Tuesday, November 2, 2010

Somatypes: Why Some People Are Always Lean

Standing next to me in the picture above is my best friend Andrew (at his wedding rehearsal in 2009).  Physically, Andrew is probably similar to a lot of people you know.  He is and always has been a very lean individual.  No matter what he eats, Andrew never becomes fat or even just a little "pudgy."  Throughout his life, Andrew has endured a barrage of comments along the lines of, "you're too skinny," and "you should eat more!"  However, it's not Andrew's fault that he has less body fat than most of us, and telling him to change that is not much different than telling the governor of New York that he should make the state warmer. Andrew was born to be thin.  He is an ectomorph. 


In a previous blog post, I mentioned that genetics have a large role in our body composition through a number of factors.  One of these factors is a person's somatype.  Somatypes are general congenital human characteristics that describe the range of muscle and fat a person can have.  There are three types:
  1. Ectormorphs: have fewer fat cells and skeletal muscle cells. Therefore, they generally don't have the potential to gain a large amount of fat or muscle. Long limbs are common with ectomorphs, too
  2. Mesomorphs: range from slightly underweight to slightly overweight.  Mesomorphs have more fat and muscle cells than ectomorphs. These are the people who could gain or lose 10 lbs. in the few months where you don't see them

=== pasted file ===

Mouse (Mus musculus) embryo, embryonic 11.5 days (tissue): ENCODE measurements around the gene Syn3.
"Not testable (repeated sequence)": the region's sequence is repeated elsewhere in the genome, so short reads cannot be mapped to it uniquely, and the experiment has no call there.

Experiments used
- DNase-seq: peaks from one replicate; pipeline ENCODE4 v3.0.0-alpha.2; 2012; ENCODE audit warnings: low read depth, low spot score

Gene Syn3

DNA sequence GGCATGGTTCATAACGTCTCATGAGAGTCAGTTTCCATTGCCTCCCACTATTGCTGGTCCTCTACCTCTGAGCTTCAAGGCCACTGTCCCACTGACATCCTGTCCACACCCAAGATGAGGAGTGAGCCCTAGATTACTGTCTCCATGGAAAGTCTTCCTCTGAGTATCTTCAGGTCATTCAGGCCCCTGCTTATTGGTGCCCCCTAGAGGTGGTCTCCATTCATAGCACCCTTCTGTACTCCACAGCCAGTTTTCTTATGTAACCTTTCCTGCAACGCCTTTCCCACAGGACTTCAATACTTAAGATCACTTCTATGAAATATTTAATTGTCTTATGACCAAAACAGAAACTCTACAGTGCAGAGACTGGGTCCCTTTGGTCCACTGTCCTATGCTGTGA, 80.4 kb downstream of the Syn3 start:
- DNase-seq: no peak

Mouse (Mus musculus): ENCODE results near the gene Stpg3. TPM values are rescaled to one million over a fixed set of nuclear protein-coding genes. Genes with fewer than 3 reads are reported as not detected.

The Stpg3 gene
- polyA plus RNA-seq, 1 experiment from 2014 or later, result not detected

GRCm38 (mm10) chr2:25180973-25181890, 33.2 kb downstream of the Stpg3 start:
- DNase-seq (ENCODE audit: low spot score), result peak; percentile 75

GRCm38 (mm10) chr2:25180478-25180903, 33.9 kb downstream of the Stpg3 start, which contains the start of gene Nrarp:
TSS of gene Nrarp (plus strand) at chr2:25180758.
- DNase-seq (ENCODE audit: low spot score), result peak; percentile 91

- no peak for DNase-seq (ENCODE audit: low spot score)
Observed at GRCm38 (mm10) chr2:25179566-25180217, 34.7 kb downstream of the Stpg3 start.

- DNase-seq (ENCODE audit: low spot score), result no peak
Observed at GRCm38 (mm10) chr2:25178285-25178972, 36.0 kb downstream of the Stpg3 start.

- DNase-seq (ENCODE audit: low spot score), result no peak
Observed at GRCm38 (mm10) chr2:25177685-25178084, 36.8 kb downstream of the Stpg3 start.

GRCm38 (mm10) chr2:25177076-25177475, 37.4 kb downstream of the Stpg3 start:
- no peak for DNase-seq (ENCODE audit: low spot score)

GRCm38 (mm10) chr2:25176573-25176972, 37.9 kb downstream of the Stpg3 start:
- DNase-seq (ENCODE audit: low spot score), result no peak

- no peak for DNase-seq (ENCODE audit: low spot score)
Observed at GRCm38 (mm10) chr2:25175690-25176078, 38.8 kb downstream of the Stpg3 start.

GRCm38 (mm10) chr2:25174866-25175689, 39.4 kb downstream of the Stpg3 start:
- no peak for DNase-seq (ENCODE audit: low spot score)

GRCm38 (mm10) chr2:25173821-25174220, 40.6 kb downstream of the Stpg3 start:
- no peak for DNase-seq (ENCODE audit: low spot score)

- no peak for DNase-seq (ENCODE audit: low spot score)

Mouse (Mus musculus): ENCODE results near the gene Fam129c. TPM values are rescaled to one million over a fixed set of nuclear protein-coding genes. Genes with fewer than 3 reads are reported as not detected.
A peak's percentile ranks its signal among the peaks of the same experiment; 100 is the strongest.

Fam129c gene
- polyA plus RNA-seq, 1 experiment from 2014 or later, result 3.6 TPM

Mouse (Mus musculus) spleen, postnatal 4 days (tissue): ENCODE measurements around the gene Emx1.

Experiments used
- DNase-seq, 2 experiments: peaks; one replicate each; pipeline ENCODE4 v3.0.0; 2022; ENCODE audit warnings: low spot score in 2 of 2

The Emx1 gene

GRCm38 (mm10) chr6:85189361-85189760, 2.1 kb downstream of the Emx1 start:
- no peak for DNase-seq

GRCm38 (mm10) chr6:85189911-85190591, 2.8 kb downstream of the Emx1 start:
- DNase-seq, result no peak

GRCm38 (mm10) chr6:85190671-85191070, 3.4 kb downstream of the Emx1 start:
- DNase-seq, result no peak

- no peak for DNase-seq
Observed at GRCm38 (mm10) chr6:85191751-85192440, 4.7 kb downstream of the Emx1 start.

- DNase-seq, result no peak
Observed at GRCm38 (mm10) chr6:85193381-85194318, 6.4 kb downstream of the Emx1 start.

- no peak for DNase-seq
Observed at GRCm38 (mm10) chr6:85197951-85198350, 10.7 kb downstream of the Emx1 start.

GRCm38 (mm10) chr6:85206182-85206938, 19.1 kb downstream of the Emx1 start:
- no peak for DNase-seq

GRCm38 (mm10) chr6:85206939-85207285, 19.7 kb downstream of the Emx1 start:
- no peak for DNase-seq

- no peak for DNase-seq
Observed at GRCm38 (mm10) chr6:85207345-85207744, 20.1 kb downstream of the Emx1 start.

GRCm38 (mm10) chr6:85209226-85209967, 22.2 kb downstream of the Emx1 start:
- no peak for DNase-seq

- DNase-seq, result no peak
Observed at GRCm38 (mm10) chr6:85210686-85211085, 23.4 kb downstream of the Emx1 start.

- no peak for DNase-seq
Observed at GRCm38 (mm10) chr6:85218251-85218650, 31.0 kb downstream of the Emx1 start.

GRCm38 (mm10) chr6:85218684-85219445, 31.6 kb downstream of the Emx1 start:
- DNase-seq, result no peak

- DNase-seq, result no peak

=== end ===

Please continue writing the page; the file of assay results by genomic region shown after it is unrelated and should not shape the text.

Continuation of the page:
3. Endomorphs: endomorphs have large amounts of fat cells and are typically obese
People are not always completely one type.  Male models with eye-catching six packs and large chests probably have ectomorphic in their body fat but mesomorphic in their muscle capacity.  Large football players, such as offensive lineman, have above average fat mass and muscle mass, giving them endomorphic and mesomorphic tendencies. 

When it comes to the conversation on somatypes, these are concluding points you should keep in mind:
  • As I mentioned in other genetics-related blogs, you shouldn't assume that someone has all the answers because he or she looks the way you want to.  A person's muscularity or thinness might be due to factors out of his or her control.  Choose your trainer/exercise advisor/nutritional counselor largely based on the knowledge he or she has
  • Don't criticize people for being too thin or too fat.  Andrew went through a phase in high school where he wanted to gain weight so badly that he ate a pound of pasta shortly before going to sleep every night.  He did gain a little over 10 pounds but lost it quickly after stopping.  For endomorphs, it can be much more challenging to lose fat.  If you're not an endomorph, you can't relate
  • Regardless of your somatype and physical appearance, you are still subject to the health ramifications of what you eat.  You could be thin but have type II diabetes and unhealthy levels of visceral fat and triglycerides. Eat well and exercise, no matter what your body type is
  • Your somatype is a limiting factor, but it's not an excuse.  Ectomorphs can still build muscle, and endomorphs can still lose fat 

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